Similar protein structures and their corresponding similar genetic codes do not necessarily provide reasons for assuming common evolutionary origin as is shown in the following example. Light-sensing cells contain proteins (visual purple) that change their molecular structure producing electric impulses when light quanta impinge upon them. Their effectivity increases when they are equipped with structures of refractive properties. Each of these structures are most probably similar with respect to their physical properties. The coding genes may even also be similar in both cases. Lenses are present in both invertebrates and vertebrates. Given that all light-sensitive and light-refractive proteins are composed of similar molecular structures (which is most probably true), then they are probably encoded by similar sequences in the genome. We cannot, however, conclude from this that all animal light-sensitive cells, the various constructions of their eyes and finally the innate or adapted visually controlled behaviour of these animals have a monophyletic origin.

Innate resistance acts immediately but returns to its original condition when the pathogen has disappeared; the reaction is completely reversible, genetically determined and therefore inherited but not memorized. Acquired resistance starts at the first contact of the individual with pathogen, after a period of latency but, at the second contact with the same foreign body, the reaction starts immediately and with increased power. This is an immune reaction in the strict sense and is memorized but not inherited; it fulfils the basic feature of a protective immunity.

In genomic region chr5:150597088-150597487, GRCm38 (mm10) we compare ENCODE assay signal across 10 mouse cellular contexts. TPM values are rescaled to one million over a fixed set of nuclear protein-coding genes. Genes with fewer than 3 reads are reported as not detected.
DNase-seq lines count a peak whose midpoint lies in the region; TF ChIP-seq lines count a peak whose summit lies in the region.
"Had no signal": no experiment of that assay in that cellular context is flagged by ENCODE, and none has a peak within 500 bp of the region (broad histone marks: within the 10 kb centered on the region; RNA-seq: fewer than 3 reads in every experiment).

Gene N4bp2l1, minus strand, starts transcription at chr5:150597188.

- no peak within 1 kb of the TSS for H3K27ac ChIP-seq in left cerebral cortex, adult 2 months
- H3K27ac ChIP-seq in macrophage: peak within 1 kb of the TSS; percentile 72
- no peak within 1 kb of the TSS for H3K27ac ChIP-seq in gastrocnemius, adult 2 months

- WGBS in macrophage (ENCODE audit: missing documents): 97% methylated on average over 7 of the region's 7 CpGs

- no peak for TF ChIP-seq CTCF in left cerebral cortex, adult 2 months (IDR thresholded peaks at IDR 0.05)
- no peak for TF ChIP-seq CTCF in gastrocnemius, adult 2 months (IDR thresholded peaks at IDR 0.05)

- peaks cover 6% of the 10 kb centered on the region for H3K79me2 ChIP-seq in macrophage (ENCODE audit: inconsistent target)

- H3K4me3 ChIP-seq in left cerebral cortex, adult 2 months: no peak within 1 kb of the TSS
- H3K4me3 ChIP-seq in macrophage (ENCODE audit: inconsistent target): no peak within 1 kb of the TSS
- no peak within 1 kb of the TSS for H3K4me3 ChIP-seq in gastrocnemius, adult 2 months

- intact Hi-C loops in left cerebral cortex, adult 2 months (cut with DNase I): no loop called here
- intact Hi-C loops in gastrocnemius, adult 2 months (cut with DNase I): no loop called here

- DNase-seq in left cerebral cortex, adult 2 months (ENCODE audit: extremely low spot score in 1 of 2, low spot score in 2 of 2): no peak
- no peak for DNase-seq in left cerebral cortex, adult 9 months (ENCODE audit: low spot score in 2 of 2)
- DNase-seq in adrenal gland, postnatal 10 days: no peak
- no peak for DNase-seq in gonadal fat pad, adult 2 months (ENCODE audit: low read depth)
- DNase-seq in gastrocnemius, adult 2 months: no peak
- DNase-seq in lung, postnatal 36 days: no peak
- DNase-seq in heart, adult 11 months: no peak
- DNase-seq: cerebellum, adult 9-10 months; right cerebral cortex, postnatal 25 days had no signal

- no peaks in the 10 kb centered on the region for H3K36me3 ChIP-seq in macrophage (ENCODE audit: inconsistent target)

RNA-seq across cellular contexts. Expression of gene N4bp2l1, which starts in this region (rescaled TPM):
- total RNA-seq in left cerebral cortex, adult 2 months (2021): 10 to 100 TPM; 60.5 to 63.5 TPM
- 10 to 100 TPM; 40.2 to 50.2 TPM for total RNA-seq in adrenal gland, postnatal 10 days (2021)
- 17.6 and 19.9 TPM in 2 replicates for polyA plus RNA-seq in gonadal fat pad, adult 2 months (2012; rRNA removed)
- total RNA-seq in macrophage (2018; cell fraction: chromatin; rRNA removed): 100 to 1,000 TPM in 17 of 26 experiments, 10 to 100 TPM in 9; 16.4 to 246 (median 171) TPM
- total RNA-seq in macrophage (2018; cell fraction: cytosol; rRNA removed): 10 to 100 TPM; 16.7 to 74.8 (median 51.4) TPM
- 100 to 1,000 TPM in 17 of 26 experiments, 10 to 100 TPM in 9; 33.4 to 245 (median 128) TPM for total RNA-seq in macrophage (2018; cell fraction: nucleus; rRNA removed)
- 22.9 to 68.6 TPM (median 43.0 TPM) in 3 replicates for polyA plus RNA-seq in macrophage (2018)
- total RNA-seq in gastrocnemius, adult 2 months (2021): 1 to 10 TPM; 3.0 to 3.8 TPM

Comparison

In analogy to an arms race between predator and prey species at the trophic level, a balance of power is established between parasites and their hosts. In order not unduly to stress their own resources, parasites control their propagation by specific interactions with the host. Defence mechanisms work only at the level of the individual host. At the population level, the result is a balance between the antagonistic mechanisms controlling susceptibility and resistivity, on both features the host specifity of any parasite is based.